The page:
Cracked: the Wesley code
Tension between Charles and John has been laid bare by translation of 270-year-old diary. By James Macintyre
Wednesday 27 August 2008
A 270-year-old diary of Charles Wesley, one of the country's foremost hymn-writers, has revealed the extent of the author's depression, anxiety over his wife's miscarriage and disputes over the future of the Methodist Church founded by his brother John.
The coded diary, written between 1736 and 1756, has been decrypted by a Liverpool professor who worked on 1,000 hand-written pages for 10 years. It sheds a highly personal and human as well as religious light on the author of a number of famous hymns including "Hark! The Herald Angels Sing," and "Soldiers of Christ, Arise".
The passages, previously hidden by a heavily abbreviated code, reveal that Charles strongly disapproved of John's marriage and disagreed with his brother over the question of a breach with the Church of England, into which both brothers had been ordained.
The diaries' code was cracked by the Rev Professor Kenneth Newport, Liverpool Hope University's pro vice-chancellor for research and academic development. By using transcribed gospels written in the same code by Wesley for his own use, and comparing the passages with those in the King James Bible using the code's symbols and abbreviations, Professor Newport was able to translate the diaries and shed light on the disputes, which have previously been skirted over in separate Wesley manuscripts.
"The code is abbreviated severely, often without vowels," said Professor Newport. "A lot of it is religious language, and he would abbreviate common phrases with one letter – so 'righteousness' would become an 'r', 'wickedness' would become a 'w', so seeing how severely he was abbreviating things was quite helpful."
Professor Newport, an Anglican priest, says he has long been "inspired by Charles Wesley on a number of fronts". "The interesting thing about the journal is what you get is a raw, unedited version of things," he said. "When history is written it is largely based on a sanitised version: shorthand is a way of storing away information.
"This is a warts-and-all portrait of what was happening on the ground; it's the eerie privilege of peering over the shoulder of one long-dead and looking into their world. It is in many ways an ordinary diary. Wesley was quite often depressed about things and you see him struggling in depression, and you see his faults as well as his strengths and virtues."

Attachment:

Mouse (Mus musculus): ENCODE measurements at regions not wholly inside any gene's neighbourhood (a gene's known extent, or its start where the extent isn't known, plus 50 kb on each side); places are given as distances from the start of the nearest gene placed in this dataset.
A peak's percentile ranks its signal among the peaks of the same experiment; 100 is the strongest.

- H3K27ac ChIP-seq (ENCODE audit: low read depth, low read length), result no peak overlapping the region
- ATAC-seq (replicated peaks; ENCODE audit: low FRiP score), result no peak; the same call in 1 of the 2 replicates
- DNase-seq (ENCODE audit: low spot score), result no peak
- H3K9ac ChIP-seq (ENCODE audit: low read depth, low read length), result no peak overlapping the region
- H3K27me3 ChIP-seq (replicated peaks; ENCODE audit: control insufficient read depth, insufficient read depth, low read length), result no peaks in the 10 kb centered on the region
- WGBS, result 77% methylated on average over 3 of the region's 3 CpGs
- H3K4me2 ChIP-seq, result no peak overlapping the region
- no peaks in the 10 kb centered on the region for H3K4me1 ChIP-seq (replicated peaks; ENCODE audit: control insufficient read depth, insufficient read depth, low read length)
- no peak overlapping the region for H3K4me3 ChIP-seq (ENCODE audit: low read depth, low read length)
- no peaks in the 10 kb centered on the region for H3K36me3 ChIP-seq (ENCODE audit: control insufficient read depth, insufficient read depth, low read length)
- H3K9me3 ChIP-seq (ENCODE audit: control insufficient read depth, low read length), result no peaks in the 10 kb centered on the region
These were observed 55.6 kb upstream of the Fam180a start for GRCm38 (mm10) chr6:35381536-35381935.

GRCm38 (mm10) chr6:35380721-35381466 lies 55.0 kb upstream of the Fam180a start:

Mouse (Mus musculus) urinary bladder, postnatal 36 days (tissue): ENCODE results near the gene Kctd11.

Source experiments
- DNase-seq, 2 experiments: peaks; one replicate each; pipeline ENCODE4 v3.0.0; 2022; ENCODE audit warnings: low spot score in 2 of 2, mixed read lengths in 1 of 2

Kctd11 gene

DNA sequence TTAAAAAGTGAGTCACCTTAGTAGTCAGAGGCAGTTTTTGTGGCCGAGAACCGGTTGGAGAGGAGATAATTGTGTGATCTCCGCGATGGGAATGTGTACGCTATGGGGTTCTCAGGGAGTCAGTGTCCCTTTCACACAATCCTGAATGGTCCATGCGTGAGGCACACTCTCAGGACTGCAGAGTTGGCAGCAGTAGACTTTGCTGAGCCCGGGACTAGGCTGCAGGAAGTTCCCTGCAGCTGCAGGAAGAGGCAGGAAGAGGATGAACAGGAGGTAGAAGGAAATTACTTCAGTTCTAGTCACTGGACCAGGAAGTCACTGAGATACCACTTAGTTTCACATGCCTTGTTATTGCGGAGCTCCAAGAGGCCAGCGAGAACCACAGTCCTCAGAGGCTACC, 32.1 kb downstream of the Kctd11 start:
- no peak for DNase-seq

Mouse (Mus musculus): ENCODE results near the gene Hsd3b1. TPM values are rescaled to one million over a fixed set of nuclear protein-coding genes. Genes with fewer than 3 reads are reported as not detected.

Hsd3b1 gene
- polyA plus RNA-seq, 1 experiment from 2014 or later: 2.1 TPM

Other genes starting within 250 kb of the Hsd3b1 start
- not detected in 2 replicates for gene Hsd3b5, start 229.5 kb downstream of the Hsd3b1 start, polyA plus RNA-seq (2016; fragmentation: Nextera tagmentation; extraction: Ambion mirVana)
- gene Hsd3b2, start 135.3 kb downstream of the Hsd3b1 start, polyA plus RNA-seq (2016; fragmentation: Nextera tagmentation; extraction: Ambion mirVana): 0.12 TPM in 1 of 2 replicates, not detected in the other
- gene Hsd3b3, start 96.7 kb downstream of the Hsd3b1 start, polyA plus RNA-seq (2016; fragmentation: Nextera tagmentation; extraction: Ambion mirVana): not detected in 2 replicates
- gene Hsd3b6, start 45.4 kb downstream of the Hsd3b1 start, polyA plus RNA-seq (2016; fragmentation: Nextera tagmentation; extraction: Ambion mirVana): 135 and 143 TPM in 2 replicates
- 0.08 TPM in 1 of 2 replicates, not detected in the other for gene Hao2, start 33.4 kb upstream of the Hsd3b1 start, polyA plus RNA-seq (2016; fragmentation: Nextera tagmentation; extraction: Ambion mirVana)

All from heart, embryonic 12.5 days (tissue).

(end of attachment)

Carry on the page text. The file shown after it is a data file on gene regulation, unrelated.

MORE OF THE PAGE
The diaries confirm Wesley's clear opposition to a break-off from the Church of England. "There was a suspicion of lay preaching and Methodism was frowned upon by the established church," said Professor Newport. "Charles had a very clear line on separation. He wrote: 'I am for church first and then Methodism.'"
One personal section of the diaries reveals an unusual pact made by the brothers. Charles wrote: "My brother and I having promised each other that we would neither of us marry, or take any step towards it, without the other's knowledge and consent," he wrote. Later, however, Charles expressed his frustration when John planned to marry Grace Murray. "He [John] is insensible of both his own folly and danger, and of the divine goodness in so miraculously saving him," Charles wrote
He also wrote of his own wife's miscarriage, and speculated whether he was partly to blame. "Sally is slowly recovering her strength after her miscarriage last week," he wrote. "How far it was occasioned by our late affliction, I cannot say, but my brother has cast poison into the cup of temporal blessings, and destroyed as far in him lay all future usefulness to the church."
Brothers in alms
Charles Wesley (1707 – 1788)
Followed his father and brother into the Methodist Church in 1735, and emerged as a leading member of the Methodist movement. Charles is best known for the string of popular hymns he wrote. He founded Wesley Chapel in Brayton, south of Selby.
John Wesley(1703 – 1791)
Founded the Methodist Church. A popular figurehead, he was responsible for the emergence of a radical new form of Evangelicalism in the UK, but – partly on the advice of his brother – he stayed within the Anglican Church.
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